Private equity in the Netherlands stumbles over each other in sales processes

There is a lot of competition among private equity providers. For sellers, there is a lot of choice but there is also risk.


Money sloshes over the skirting boards

Dutch private equity houses have raised a lot of money in recent years. In 2017, a record amount of no less than €4.4 billion. With this, the Dutch private equity houses benefit from the trend that more and more assets are invested in private equity. See our blog.

Returns in this segment have been high in recent years and have proven to be a good alternative to the stock and bond markets. Not only are the coffers well filled, many new private equity companies have entered the market. Split-off teams, new teams and the so-called family offices that manage the assets of a specific family. All of these parties have the responsibility to invest the acquired funds in such a way that the assets are generating double-digit returns.


High demand, low supply

But finding a good investment is no easy task in today’s market. How exactly is that single investment found that fits the private equity firm’s philosophy? And if it is found at all, can the company be acquired at the right price? And this is precisely where the shoe pinches. There is so much supply of capital from private equity that the market has become very competitive. For every large and well-run company that comes up for sale, private equity firms line up.


Differentiating private equity

So it is becoming increasingly important for private equity parties to become more commercial and establish themselves as the most attractive party.

But how can they distinguish themselves? Many parties claim to be transparent or to act quickly, which may be different from the past, but is hardly a selling point nowadays. In our view, the difference lies in the willingness to get to the bottom of the business quickly and, together with the seller, to look at the best options for developing the business over the next five years. Specific knowledge of the company and sector is indispensable here. Nevertheless, many private equity firms operate generically and have no specialization in sectors. Paradoxically, the fear of not missing opportunities thus rather leads to the opposite.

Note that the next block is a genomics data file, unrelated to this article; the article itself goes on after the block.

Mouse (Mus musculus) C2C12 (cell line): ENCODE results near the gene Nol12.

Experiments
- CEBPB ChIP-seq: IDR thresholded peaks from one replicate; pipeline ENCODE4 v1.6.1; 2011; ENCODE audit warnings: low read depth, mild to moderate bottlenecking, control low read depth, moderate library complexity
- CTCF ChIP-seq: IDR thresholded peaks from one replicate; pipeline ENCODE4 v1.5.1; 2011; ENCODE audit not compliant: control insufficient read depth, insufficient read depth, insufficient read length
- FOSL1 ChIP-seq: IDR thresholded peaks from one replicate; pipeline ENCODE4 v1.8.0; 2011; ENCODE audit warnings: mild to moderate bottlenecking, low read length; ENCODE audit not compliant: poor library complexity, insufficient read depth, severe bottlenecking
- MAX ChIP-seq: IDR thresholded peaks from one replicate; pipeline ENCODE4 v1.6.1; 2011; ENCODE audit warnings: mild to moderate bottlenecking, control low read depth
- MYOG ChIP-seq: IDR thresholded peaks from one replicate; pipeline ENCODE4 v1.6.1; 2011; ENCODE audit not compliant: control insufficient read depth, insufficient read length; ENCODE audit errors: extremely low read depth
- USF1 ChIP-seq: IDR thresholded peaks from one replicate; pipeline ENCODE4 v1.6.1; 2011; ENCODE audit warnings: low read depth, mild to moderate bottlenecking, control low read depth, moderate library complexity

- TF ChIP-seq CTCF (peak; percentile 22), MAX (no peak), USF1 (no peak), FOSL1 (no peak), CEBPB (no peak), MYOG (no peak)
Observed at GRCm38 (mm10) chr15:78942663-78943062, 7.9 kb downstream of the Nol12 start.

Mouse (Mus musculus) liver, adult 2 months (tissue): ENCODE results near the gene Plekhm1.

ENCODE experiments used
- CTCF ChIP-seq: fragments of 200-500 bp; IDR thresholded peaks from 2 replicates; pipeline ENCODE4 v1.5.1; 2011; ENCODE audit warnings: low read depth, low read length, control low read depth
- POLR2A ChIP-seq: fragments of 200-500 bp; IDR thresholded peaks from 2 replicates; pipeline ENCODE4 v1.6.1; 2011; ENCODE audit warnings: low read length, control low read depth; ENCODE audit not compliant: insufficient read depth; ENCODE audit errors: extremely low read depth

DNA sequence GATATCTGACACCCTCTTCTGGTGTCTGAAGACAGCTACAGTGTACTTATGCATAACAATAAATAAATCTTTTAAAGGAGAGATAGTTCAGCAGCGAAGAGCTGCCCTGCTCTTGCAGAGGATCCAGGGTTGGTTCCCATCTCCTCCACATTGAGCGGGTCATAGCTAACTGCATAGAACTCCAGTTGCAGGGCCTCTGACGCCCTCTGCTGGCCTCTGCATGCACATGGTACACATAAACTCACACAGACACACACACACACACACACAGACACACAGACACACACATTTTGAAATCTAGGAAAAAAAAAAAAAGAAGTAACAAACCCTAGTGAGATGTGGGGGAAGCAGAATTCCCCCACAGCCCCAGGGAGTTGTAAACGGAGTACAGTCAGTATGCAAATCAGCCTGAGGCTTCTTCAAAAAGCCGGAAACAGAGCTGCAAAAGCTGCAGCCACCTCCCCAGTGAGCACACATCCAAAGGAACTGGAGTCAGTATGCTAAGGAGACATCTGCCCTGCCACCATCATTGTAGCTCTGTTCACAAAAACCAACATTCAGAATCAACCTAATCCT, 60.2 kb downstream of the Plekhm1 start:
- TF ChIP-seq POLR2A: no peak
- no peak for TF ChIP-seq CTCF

Still, there is a risk with the seller

For private equity firms, the first challenge is to be invited, and for that the network is widely used. In most cases, they will try to bid high in their first bid.

While interest in the sales process can be interesting from the seller’s perspective, it also has its drawbacks.  A high stake means that they may be giving too positive a presentation that they will have to adjust later in the process.

The initial bids are followed by a book examination. The outcome of this also determines how they will need to further negotiate the terms of the transaction.

In the book examination, many issues come up that could mean a correction of the purchase price. A small sentence in the indicative bid can have far-reaching consequences in the final purchase price. We increasingly see a lot of discussion about average working capital, excess cash that may or may not be distributed to the seller and calculation of the debt position.


Providing a lot of information in the sales process prevents damage afterwards

From Clifton Finance, we have chosen to properly adapt the process of sale to this new situation. In the areas where potentially large corrections can follow in the final book review, we provide a lot of information to the prospective buyers precisely at an early stage. This is to manage their expectations and avoid corrections afterwards. We expect the buyers to make their analysis well in advance and include it in the indicative bid.

This reduces the chance that the buyer and seller will renegotiate the purchase price downwards after the due diligence. For both the buyer and the seller, there is more deal certainty

that the transaction can actually be completed on good terms and with sufficient certainty; a win/win situation.

Would you like to talk to us without obligation? Please call Clifton Finance:

Maarten Vijverberg +31 6 55853074 or Gonneke van der Lee +31 6 52466518.


By |2022-11-02T10:39:54+01:00May 23rd, 2018|Blog|Comments Off on Private equity in the Netherlands stumbles over each other in sales processes

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